“But the first question to ask is who would the combatants be? I mean, the Army isn’t going to just roll out onto the street in tanks on day one, so my guess is that it would start out as a police action, with Federal agencies like ATF and FBI taking the lead, supported by local law enforcement. But once people start shooting back, they would have to ratchet things up, do things like institute curfews and roadblocks, and they would eventually try to press the various state Guard units into service. That’s where it all goes squirrelly, because both local law enforcement and the Guard will be riddled with people who support gun rights, regardless of what laws the politicians pass, and they won’t be crazy about having to police, and maybe even fight against, their own people. The Governors may well object to the state Guard units being activated and may not wish to cooperate…”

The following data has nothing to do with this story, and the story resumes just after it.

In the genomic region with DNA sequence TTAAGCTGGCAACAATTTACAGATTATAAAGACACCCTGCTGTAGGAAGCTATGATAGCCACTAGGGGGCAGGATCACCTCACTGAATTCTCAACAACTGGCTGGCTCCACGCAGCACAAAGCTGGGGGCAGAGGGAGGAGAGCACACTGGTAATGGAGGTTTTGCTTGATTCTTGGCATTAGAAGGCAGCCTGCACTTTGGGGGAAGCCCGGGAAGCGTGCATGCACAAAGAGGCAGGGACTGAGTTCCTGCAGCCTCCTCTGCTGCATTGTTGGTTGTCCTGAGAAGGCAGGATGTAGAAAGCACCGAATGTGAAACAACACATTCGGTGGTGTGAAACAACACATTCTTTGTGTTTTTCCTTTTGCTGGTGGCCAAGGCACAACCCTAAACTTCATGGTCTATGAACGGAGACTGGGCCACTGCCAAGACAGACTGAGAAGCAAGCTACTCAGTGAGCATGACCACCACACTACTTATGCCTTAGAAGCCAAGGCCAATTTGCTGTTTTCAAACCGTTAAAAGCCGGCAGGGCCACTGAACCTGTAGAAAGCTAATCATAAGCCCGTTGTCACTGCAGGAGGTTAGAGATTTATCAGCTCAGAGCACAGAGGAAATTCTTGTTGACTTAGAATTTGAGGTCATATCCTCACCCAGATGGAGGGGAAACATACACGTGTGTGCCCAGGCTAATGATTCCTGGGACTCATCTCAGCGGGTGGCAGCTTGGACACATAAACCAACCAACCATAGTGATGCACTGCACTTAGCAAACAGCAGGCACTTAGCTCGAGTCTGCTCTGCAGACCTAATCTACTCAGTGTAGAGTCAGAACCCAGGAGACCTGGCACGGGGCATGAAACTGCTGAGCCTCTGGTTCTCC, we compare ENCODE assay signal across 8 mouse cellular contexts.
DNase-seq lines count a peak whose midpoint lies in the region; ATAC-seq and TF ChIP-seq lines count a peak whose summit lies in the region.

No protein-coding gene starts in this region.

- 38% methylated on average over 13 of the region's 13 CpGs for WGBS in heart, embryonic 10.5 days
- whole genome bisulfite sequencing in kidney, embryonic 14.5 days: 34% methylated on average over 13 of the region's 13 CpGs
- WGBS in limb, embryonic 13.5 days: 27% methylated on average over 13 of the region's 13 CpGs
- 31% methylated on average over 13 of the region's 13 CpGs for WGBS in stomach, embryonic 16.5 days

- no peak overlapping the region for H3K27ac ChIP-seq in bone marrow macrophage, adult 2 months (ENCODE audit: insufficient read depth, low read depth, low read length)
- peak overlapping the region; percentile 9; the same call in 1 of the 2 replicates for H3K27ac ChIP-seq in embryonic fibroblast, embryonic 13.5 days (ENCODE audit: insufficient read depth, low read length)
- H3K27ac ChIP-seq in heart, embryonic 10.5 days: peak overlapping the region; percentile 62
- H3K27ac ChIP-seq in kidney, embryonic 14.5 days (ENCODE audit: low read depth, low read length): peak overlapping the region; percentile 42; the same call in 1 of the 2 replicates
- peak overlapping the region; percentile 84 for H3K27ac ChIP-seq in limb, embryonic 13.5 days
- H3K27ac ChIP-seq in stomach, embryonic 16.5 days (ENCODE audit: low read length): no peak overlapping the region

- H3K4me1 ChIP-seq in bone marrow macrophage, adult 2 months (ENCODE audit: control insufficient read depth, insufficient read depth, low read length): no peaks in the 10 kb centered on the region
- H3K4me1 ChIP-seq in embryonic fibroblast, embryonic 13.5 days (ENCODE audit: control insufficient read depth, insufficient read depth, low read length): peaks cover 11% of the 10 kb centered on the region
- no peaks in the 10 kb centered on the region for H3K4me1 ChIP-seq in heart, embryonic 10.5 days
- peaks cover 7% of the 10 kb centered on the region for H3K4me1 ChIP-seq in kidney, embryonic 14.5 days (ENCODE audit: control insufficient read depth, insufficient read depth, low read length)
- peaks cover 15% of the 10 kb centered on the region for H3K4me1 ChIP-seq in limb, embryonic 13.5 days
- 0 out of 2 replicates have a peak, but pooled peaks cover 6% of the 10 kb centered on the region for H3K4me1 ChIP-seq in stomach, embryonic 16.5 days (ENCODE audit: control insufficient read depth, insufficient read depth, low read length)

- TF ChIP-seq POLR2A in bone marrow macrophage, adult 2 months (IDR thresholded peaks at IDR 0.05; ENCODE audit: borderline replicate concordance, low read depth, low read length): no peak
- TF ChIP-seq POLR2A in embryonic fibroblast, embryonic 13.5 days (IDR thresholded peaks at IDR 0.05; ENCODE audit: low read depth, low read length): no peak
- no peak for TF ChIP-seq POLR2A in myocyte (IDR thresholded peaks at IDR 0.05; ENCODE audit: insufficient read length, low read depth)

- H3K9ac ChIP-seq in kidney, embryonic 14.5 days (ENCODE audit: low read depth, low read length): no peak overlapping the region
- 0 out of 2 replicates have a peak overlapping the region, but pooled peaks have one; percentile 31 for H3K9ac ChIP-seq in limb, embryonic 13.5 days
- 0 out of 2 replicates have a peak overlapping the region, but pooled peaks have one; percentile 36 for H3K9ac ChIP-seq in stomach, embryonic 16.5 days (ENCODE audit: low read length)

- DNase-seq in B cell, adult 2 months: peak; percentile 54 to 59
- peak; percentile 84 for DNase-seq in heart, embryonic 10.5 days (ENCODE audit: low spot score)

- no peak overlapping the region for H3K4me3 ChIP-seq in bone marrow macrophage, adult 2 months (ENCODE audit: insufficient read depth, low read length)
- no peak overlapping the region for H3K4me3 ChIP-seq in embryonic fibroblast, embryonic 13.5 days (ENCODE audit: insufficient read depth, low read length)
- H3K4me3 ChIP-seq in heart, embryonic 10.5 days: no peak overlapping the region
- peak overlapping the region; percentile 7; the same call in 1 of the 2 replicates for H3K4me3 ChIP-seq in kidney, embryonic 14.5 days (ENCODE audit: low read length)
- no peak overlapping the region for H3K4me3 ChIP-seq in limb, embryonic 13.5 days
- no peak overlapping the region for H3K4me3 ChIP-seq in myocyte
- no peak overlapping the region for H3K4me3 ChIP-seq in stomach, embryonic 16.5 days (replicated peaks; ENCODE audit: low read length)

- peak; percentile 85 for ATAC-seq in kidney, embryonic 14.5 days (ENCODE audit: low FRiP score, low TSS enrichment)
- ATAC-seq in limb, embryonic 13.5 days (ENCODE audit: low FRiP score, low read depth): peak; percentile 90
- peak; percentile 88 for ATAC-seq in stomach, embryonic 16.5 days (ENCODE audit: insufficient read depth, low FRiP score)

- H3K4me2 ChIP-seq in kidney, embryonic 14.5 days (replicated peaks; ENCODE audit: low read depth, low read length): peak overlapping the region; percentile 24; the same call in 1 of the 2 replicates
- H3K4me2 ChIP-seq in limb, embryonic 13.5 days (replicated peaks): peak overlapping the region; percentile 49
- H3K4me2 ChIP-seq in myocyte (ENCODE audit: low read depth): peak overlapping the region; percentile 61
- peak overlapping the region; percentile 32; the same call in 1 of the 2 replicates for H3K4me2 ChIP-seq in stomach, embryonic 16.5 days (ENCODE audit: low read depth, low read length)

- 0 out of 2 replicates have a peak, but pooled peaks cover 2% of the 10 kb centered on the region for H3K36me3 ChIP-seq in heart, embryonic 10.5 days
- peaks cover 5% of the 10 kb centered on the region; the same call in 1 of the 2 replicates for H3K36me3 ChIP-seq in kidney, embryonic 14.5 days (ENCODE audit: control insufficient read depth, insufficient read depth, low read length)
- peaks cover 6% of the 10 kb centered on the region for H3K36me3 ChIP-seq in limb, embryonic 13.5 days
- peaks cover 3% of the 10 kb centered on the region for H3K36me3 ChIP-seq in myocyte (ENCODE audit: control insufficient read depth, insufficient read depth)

“And it is not clear to me how many LEO and Guardsmen would remain loyal to the government and how many would join the “rebellion”. My guess is that both sides would be riddled with defections, informants, and spies. But what if, say, the Gulf states like Texas, Alabama, Louisiana, Mississippi, Georgia, and Florida secede, and they take control of all military bases and equipment, and you suddenly have gone from an insurgency with rifles to a breakaway nation, or maybe several breakaway nations, armed with fighter jets, drones, tanks, and a navy? Whoo, buddy… now all bets are off… kiss posse comitatus goodbye. This would be the ugliest thing this county has ever seen…”